The Empire State Building seemed like the perfect location for a day of press, as his career had just reached a new level, essentially putting him on top of the world. Known for his versatility, he uses a wide variety of musical genres every time his turntables spin; his fans get everything from Hip-Hop, House, Electro, and Reggae, to Top 40 and Trap. As one of hottest DJ’s on the scene, we wanted to learn more about who DJ Jayceeoh is.
Where did you grow up and get your start in DJing?
I was actually born in LA, then moved to Pittsburgh in 8th grade. And that’s when I started DJing.
How did DJing enter your life?
Well, my older brother was into Hip-Hop and he just turned me on to the culture. And then another friend of mine showed me a VHS battle tape of the X-Ecutioners vs. the Beat Junkies, all scratching, like four guys on four turntables. And, it was just crazy; I was like I got to learn how to do that. And right away, I stole one of my parent’s turntables, he stole one of his parent’s turntables, and we just started trying to scratch any record we could find. And we started saving up, buying like good hip-hop records. I worked a summer job and bought my own turntables and just fell in love with it, and it’s been the same passion ever since.
And you started in Hip-Hop Djing and doing Hip-Hop Battles?
Yes, when I started out, all I wanted to do was be a Hip-Hop Battle DJ. I wanted to be like Roc Raida and guys like that. And Funkflex influenced me a lot early on. Like his “60 Minutes of Funk Vol. 1”, that whole mixtape vibe I loved. So, just battling and mixtapes, that true Hip-Hop DJing is how I came up.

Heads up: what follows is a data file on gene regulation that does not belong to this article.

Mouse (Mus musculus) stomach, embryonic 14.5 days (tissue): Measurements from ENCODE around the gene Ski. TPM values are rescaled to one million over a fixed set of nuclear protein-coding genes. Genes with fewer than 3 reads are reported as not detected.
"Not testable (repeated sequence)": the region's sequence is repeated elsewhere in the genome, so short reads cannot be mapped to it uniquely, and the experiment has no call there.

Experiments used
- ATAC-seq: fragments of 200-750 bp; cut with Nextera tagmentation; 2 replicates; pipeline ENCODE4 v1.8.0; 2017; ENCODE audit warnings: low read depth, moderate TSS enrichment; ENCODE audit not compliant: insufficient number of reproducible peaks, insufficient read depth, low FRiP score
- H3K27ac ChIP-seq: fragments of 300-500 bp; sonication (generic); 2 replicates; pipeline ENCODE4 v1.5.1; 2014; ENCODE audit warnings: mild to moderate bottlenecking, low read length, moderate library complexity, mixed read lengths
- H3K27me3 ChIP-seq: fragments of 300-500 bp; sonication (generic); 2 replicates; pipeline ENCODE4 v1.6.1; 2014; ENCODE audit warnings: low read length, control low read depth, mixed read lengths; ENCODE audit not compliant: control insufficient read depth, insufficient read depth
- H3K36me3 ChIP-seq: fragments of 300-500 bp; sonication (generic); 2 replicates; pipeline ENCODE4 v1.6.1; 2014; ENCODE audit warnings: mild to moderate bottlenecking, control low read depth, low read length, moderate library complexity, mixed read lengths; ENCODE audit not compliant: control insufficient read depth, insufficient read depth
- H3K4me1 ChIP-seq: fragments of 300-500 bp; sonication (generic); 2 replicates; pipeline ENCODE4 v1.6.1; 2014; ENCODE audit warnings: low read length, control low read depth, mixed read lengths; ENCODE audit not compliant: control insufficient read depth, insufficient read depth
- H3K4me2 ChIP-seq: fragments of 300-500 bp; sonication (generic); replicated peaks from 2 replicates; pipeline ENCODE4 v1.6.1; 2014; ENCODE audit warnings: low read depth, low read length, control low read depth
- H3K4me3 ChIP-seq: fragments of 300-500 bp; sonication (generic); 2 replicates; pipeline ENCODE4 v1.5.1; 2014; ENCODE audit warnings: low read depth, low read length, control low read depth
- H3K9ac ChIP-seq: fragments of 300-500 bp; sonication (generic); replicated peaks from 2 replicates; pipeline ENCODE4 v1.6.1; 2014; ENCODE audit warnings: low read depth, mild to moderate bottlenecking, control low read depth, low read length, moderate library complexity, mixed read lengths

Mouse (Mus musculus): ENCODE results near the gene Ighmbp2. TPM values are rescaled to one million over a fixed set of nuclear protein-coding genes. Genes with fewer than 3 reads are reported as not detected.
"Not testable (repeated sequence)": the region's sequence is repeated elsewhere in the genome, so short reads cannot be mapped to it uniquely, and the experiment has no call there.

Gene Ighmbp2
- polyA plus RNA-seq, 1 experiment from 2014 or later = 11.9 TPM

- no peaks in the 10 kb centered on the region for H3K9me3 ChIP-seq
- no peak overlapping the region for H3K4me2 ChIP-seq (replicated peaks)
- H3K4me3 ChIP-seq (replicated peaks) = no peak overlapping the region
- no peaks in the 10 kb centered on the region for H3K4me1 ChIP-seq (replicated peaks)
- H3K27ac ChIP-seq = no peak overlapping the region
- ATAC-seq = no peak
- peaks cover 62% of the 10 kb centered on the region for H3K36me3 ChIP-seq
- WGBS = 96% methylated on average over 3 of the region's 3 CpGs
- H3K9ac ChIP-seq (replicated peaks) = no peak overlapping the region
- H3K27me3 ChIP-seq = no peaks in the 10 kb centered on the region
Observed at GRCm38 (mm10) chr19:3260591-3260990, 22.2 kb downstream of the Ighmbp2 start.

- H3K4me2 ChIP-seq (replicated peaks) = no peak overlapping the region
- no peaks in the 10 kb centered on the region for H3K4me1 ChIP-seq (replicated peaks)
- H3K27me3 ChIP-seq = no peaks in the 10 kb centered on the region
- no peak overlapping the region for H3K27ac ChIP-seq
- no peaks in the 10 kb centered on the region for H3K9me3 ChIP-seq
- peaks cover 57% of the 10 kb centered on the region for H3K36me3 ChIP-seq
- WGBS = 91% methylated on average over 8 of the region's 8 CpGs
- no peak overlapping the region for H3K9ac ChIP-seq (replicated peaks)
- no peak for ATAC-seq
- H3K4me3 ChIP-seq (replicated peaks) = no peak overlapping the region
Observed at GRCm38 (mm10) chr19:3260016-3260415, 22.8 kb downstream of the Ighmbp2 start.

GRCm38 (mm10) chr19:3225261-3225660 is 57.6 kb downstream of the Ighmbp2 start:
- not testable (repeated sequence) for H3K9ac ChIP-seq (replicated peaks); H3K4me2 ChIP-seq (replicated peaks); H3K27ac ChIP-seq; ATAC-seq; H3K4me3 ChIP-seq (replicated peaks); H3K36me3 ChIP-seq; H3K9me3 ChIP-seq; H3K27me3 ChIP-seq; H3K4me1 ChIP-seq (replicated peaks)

Your style is really versatile, that’s kind of what you’re known for, so how did that transition happen?
I was in Boston at Emerson College and I had graduated, and I was working with all the best artists out of Boston, from legendary dudes like Edo. G, to guys like Akrobatik, and Mr. Lif, and Slaine, and all these different people. It was cool, in terms of doing stuff for Hip-Hop and keeping it real. I was doing all the best stuff I could do. And I was touring, I went to Europe with those guys, and it was an amazing experience, but at that point those artists weren’t making that much money themselves, and I get paid a fraction of what they get. So, I said this is cool and all, but I’m not making money…So, I moved to New York City and switched my whole style up. I just started studying every genre of music, so I could go into a club and be able to play House and Electro, and whatever type of music was popping in that whole time frame. I wanted to go from genre to genre seamlessly without messing up the vibe of a party. So, that was a long process for me to just break out of the mold, because forever I would be trying at bookings at a party and people would be like, “Jayceeoh is just a Hip-Hop DJ, he can’t rock this party”. And then, I broke out of that mold. Even before the show started, I’ve been touring internationally, going to Europe, Asia, and playing big rooms. And sometimes I play all House, sometimes they’d book me and they want Hip-Hop Jayceeoh. I have so many different ways I can go, that I can cater to any room or event that I get put in.